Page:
Looming Cuts to Pell Grants Threaten College Students and U.S. Competitiveness
Feb 14th 2011 2:30PM
Updated Feb 14th 2011 9:27PM
President Obama's new 2012 budget will seek to cut $100 billion in Pell Grant funding -- a plan that spells yet another blow to free federal aid for America's most financially needy college students.
It's all part of a $3.73 trillion budget the Obama administration unveiled today for 2012.
While the final details still have to be approved by Congress -- and pass muster with Republicans -- it appears certain that current and future students attending college in the U.S. can expect far less financial support from the government to pursue higher education.
And if the GOP has its way, even further cuts to the Pell Grant program are in store.The current annual maximum for Pell Grants is $5,550.
According to the Associated Press, the President's 2012 budget proposal would preserve the maximum Pell Grant amount of $5,550 by suspending year-round Pell Grants and by eliminating subsidized interest on subsidized Stafford loans to graduate and professional students.
Students would no longer be able to secure Pell Grants in the summer. Additionally, students receiving government-backed loans would see those loans treated more like private loans.
Both moves are significant. But the latter proposal would perhaps have the greatest long-term financial impact on students and their families. In essence, the government wants to have interest on federal loans for graduate students start accruing immediately -- not after a student graduates, as is currently the case.
The net effect of the government taking away the subsidy on loans is that more people will graduate with higher levels of student-loan debt. The average college graduate in America already leaves school with more than $23,000 in student loans, according to the College Board.
But that long-term hit is not the only financial pang students are likely to feel. Near-term cuts to the Pell Grant system could also be on the horizon.
Late Friday, Republican leaders in the House of Representatives released a proposal of their own that called for Pell Grants to be slashed by 15% to a maximum of $4,705.
So it's clear that the Republicans and Democrats will have to reconcile their differences and determine a mutually agreeable level of funding for Pell Grants.
Pell Grants are need-based awards. About 97% of those receiving Pell Grants come from families earning less than $50,000 a year.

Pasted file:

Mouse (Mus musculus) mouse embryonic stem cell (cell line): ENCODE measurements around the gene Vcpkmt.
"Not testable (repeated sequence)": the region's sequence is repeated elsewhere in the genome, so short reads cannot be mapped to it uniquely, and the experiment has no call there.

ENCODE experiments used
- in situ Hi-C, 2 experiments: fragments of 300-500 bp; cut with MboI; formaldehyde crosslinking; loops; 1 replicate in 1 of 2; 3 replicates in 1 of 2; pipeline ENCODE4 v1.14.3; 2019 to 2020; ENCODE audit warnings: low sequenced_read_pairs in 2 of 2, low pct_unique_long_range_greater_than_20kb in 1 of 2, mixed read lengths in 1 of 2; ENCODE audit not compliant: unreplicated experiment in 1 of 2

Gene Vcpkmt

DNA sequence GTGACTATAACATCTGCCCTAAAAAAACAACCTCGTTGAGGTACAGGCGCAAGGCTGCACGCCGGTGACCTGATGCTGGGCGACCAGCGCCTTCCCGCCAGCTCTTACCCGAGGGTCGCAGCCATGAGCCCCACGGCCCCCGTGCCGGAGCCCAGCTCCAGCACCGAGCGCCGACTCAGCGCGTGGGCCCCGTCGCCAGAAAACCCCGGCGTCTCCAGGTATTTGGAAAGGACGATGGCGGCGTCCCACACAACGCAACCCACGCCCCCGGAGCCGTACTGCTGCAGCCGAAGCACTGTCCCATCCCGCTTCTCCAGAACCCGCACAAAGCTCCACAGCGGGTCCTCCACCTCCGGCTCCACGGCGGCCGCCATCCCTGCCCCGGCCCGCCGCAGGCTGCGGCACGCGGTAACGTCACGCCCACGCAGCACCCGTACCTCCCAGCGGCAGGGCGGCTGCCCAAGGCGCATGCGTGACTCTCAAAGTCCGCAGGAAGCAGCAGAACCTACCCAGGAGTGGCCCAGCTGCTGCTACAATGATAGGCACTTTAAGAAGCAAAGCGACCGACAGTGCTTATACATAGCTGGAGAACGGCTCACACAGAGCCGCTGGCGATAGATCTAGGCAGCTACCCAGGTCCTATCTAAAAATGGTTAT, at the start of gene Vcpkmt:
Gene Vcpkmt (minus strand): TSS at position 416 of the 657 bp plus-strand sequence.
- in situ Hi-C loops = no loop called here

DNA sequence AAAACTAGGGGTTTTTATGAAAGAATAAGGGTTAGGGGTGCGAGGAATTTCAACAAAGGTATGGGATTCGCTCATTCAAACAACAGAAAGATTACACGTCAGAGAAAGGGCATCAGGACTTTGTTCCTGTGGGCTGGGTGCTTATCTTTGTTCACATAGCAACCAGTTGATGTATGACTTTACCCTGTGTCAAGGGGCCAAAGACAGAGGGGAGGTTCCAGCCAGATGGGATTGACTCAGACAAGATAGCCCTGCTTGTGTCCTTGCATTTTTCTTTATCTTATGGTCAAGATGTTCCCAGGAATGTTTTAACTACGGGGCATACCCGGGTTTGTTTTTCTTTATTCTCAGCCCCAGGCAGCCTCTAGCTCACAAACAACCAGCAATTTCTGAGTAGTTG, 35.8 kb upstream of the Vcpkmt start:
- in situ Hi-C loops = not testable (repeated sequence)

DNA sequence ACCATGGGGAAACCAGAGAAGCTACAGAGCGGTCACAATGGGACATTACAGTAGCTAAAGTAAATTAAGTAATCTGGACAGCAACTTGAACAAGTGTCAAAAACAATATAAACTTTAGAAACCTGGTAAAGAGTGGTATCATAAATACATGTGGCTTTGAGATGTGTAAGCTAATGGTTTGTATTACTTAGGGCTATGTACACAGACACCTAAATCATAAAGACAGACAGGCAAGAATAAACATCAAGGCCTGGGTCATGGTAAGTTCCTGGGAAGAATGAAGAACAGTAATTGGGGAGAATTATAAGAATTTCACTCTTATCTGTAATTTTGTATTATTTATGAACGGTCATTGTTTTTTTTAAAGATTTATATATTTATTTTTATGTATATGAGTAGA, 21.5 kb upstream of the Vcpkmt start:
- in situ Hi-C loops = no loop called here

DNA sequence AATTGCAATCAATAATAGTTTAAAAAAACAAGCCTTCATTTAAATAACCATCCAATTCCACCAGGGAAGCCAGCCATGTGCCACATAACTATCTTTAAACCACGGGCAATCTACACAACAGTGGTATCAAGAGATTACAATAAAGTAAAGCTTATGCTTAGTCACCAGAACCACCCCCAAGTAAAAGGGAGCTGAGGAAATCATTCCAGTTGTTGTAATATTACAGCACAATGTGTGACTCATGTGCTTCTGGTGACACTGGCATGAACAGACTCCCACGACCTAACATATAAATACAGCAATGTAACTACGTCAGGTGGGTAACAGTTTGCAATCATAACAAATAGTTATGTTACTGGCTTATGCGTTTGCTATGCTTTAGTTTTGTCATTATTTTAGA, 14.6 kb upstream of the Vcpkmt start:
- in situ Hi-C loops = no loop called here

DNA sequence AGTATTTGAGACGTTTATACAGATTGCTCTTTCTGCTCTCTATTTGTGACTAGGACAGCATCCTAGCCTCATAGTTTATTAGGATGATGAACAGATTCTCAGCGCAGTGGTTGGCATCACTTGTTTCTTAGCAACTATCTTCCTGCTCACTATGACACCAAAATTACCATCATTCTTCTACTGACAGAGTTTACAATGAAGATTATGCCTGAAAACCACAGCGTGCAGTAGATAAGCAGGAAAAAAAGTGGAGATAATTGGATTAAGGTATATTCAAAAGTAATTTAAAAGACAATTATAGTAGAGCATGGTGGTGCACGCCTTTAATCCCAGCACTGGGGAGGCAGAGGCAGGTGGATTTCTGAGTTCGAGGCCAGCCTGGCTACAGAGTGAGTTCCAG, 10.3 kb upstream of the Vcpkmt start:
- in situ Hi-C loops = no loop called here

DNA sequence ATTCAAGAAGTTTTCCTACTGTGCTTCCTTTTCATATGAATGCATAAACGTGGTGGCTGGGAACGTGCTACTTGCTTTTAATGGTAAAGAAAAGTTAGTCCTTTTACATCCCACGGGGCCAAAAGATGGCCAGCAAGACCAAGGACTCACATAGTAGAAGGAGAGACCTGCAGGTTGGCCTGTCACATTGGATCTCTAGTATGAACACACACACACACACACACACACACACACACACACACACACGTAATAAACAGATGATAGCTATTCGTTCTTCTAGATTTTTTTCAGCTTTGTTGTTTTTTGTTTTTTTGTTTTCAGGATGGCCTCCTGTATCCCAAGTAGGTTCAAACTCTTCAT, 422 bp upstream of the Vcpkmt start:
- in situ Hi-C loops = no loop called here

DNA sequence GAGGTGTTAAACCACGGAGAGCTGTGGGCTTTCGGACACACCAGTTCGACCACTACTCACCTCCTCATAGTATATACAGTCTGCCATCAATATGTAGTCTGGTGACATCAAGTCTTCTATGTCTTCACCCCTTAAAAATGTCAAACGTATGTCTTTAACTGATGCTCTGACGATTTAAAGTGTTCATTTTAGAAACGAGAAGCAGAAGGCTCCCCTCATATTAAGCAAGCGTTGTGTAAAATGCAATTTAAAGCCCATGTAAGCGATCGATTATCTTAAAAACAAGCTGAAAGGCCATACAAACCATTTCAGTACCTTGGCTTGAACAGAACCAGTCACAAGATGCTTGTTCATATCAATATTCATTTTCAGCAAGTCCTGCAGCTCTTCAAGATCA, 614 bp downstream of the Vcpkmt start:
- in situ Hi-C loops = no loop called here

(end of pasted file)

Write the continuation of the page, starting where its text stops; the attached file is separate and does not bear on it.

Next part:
In the 2008-2009 academic year, about 6.2 million students received $18.3 billion in Pell Grants. But as college costs continue to skyrocket, an increasing number of young students -- as well as older, jobless Americans going back to school -- are counting on the Pell Grant program to help fund their educations. For the current 2010-2011 academic year, the government expects to provide $32 billion in Pell Grants to 8.4 million students.
A Threat to America's Education Goals and Competitiveness
A year ago, when President Obama pushed for a major student loan reform bill, one primary goal of the legislation was to prop up the Pell Grant program.
In advocating for the bill, Obama administration officials originally projected a savings of $87 billion -- and most of that money was supposed to go to funding Pell Grants. But in the final version of the bill, only $43 billion got earmarked for education programs, with $36 billion going to Pell Grants.
According to Mark Kantrowitz, publisher of the financial aid website FastWeb.com, $20 billion of the savings from eliminating the federally-guaranteed student loan program in 2010 was used for deficit reduction. "If that money had instead been used to stabilize the Pell Grant program, there would not only not be a funding shortfall," he says, "but there'd probably be enough money to turn the Pell Grant program into a true entitlement with a maximum grant indexed to 1% over the inflation rate."
In his opinion, cutting college funding is short-sighted and will ultimately hurt the economy and America's competitiveness in the global marketplace.
"Given a choice between cutting need-based grants and loans, loans should be cut first. But instead of cutting student aid, we should be expanding it," says Kantrowitz.
Kantrowitz says that getting rid of the subsidy on loans is preferable because it's will have "no impact on (college) access, retention or completion."
On the other hand, he warns that decreased aid to the Pell Grant system could be extremely damaging for America.
"The combination of cuts to the Pell Grant and double-digit tuition inflation at public colleges will cause hundreds of thousands of low-income students to drop out of college," he adds. "So instead of achieving President Obama's college degree attainment goals, we will be falling further and further behind."